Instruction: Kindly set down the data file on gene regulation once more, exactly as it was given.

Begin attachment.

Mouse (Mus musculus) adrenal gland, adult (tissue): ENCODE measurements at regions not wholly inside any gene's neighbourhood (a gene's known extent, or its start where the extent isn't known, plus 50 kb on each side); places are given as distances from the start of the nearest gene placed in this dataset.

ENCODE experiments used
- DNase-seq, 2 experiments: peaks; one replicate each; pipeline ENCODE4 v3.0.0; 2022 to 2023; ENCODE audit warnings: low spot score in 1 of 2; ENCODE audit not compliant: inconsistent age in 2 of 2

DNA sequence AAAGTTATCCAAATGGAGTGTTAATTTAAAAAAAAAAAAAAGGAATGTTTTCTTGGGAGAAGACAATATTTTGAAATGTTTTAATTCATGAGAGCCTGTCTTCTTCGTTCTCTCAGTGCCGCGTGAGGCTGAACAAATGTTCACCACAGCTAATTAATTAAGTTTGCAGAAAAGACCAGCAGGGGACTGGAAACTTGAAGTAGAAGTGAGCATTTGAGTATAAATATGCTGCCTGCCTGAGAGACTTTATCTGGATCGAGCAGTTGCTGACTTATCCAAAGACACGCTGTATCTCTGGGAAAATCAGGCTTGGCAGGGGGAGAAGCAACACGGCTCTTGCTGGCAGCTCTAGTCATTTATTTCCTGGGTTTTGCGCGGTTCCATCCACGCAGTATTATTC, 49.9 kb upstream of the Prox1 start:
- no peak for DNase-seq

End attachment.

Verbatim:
Mouse (Mus musculus) adrenal gland, adult (tissue): ENCODE measurements at regions not wholly inside any gene's neighbourhood (a gene's known extent, or its start where the extent isn't known, plus 50 kb on each side); places are given as distances from the start of the nearest gene placed in this dataset.

ENCODE experiments used
- DNase-seq, 2 experiments: peaks; one replicate each; pipeline ENCODE4 v3.0.0; 2022 to 2023; ENCODE audit warnings: low spot score in 1 of 2; ENCODE audit not compliant: inconsistent age in 2 of 2

DNA sequence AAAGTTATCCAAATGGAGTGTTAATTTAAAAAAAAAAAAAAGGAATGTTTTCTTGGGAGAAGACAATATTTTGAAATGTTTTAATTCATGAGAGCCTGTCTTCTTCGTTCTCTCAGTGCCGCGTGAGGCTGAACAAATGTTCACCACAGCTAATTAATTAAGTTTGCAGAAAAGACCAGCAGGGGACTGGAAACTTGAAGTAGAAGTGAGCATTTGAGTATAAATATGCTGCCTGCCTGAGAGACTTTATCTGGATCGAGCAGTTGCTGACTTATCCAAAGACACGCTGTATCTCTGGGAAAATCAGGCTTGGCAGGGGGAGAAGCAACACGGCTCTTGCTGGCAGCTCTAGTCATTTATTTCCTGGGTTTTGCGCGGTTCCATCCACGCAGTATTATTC, 49.9 kb upstream of the Prox1 start:
- no peak for DNase-seq